Scientists in Singapore and Switzerland have suggested that converting the trash that fills the world's landfills into biofuel could cut global carbon emissions by 80 percent.
Biofuels produced from crops have proven controversial because they require an increase in crop production that has its own severe environmental costs.
However, second-generation biofuels, such as cellulosic ethanol derived from processed urban waste, may offer dramatic emissions savings without the environmental catch.
"Our results suggest that fuel from processed waste biomass, such as paper and cardboard, is a promising clean energy solution," said study author Associate Professor Hugh Tan of the National University of Singapore.
"If developed fully this biofuel could simultaneously meet part of the world's energy needs, while also combating carbon emissions and fossil fuel dependency," he added.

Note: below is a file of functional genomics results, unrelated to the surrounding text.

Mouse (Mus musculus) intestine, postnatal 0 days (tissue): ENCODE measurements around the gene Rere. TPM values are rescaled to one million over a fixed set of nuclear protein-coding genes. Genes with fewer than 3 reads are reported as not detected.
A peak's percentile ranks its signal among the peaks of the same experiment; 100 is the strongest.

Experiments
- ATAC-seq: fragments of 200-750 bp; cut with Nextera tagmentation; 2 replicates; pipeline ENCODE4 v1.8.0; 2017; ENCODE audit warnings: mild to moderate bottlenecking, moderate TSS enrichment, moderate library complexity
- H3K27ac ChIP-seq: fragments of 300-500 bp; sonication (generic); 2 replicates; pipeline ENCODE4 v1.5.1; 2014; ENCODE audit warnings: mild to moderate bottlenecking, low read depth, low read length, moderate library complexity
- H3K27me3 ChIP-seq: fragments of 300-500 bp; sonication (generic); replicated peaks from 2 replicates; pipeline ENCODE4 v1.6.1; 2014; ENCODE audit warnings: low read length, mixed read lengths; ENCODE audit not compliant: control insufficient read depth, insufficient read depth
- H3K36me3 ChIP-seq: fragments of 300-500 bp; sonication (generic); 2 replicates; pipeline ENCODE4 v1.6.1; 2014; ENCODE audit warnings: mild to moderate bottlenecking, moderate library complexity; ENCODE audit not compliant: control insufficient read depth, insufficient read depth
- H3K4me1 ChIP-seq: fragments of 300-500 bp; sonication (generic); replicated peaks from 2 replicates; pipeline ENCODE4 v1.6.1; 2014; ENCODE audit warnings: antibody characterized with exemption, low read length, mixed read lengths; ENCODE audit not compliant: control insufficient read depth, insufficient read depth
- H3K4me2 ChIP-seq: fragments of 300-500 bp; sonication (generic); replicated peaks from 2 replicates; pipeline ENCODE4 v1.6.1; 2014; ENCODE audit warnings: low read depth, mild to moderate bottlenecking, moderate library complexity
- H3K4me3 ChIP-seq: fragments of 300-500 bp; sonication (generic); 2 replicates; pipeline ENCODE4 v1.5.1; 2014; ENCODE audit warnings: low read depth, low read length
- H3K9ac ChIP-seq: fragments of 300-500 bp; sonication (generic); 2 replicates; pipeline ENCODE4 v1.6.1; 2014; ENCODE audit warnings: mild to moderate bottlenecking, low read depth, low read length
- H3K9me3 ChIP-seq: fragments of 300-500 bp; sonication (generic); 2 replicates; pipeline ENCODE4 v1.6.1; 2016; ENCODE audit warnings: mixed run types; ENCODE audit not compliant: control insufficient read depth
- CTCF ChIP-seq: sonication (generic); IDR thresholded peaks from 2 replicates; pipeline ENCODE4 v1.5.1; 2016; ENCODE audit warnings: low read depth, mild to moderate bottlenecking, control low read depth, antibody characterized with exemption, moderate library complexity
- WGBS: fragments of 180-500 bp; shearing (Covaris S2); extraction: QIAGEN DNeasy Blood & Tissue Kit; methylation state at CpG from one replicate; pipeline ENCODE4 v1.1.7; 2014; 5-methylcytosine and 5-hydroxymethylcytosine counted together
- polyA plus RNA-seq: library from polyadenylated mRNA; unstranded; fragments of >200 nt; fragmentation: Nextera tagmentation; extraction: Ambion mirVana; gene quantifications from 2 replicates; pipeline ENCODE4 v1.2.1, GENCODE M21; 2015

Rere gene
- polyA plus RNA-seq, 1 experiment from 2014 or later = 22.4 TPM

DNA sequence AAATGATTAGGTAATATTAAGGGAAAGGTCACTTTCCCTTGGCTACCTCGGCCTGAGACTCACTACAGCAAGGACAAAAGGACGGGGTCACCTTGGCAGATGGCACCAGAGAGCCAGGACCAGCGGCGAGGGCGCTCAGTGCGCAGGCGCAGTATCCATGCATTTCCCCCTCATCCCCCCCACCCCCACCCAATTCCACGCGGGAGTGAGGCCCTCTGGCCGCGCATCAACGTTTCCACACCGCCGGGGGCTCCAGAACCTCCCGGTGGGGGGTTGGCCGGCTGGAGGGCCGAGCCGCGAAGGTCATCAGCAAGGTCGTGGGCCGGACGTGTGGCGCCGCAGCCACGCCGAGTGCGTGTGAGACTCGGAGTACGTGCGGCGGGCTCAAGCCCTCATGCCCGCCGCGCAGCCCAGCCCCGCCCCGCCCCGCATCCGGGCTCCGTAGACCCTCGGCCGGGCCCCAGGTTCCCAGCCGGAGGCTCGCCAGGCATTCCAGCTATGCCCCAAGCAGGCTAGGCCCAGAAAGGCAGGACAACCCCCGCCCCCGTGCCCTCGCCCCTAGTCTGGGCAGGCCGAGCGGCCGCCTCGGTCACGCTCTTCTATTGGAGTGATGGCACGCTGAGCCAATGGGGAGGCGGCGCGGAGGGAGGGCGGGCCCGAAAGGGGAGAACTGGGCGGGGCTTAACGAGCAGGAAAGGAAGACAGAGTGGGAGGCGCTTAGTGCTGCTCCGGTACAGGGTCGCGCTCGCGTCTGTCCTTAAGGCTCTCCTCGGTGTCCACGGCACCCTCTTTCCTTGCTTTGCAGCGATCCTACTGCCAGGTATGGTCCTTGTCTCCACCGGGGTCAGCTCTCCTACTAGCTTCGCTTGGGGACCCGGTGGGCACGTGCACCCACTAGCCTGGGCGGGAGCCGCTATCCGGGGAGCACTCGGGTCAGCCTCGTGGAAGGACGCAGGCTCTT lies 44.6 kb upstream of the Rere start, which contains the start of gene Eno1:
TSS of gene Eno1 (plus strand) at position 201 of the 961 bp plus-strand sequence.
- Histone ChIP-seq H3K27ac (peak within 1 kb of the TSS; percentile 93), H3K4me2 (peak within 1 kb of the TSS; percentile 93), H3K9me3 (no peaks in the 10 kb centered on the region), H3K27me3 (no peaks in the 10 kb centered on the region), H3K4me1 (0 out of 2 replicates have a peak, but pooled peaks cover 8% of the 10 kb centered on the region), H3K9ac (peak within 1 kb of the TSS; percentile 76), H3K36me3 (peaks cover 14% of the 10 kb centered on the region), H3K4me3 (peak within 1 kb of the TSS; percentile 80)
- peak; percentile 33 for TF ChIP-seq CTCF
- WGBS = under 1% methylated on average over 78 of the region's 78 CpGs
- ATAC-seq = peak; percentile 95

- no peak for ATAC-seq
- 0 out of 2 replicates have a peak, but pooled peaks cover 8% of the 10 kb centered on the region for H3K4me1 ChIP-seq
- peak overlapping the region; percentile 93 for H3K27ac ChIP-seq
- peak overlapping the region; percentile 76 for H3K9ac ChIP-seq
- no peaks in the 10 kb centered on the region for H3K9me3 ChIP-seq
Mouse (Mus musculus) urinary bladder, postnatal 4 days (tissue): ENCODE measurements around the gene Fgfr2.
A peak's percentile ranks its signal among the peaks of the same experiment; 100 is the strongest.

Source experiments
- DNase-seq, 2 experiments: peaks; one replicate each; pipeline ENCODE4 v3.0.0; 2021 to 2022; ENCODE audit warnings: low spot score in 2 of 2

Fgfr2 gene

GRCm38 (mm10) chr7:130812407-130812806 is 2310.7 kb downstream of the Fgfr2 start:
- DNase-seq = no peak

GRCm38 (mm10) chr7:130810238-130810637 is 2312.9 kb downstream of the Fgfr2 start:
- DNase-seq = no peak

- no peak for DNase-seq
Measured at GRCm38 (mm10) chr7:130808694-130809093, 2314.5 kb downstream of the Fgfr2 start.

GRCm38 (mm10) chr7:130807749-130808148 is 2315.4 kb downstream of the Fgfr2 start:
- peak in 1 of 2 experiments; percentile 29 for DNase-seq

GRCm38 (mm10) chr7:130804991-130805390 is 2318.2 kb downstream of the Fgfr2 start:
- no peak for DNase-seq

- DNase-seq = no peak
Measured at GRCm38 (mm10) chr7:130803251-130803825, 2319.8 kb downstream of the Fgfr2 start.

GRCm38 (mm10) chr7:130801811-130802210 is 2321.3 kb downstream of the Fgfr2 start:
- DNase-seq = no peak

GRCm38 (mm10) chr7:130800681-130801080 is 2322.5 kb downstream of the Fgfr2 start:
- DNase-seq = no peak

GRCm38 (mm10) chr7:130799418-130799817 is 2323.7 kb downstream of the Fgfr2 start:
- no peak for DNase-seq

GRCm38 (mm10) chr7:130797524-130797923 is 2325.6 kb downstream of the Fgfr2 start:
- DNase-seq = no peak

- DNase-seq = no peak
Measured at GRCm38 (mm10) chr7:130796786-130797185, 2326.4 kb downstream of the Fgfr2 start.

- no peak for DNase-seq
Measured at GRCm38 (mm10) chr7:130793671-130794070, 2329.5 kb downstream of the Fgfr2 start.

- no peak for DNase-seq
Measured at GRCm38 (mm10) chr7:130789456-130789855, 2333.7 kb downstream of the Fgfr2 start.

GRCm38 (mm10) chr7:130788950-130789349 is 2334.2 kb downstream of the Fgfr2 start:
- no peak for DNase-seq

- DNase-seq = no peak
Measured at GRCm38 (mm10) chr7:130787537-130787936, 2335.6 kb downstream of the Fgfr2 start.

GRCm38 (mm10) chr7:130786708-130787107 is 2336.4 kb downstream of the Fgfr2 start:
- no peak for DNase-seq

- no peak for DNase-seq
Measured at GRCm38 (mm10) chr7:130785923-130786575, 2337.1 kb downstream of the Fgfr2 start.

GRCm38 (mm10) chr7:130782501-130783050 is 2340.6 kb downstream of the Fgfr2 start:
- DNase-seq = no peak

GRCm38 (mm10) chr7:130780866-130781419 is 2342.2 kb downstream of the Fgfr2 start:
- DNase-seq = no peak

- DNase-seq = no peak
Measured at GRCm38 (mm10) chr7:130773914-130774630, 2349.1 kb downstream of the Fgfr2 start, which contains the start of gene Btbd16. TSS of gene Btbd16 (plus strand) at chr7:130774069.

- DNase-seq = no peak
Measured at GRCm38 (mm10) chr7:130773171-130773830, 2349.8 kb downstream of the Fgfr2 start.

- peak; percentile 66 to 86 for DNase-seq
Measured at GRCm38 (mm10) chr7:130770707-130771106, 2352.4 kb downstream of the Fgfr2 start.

The team used the United Nation's Human Development Index to estimate the generation of waste in 173 countries.
This data was then coupled to the Earthtrends database to estimate the amount of gasoline consumed in those same countries.
The team found that 82.93 billion litres of cellulosic ethanol could be produced from the world's landfill waste and that by substituting gasoline with the resulting biofuel, global carbon emissions could be cut by figures ranging from 29.2 percent to 86.1 percent for every unit of energy produced.
"If this technology continues to improve and mature these numbers are certain to increase," concluded co-author Dr. Lian Pin Koh from ETH Zürich. "This could make cellulosic ethanol an important component of our renewable energy future," he added.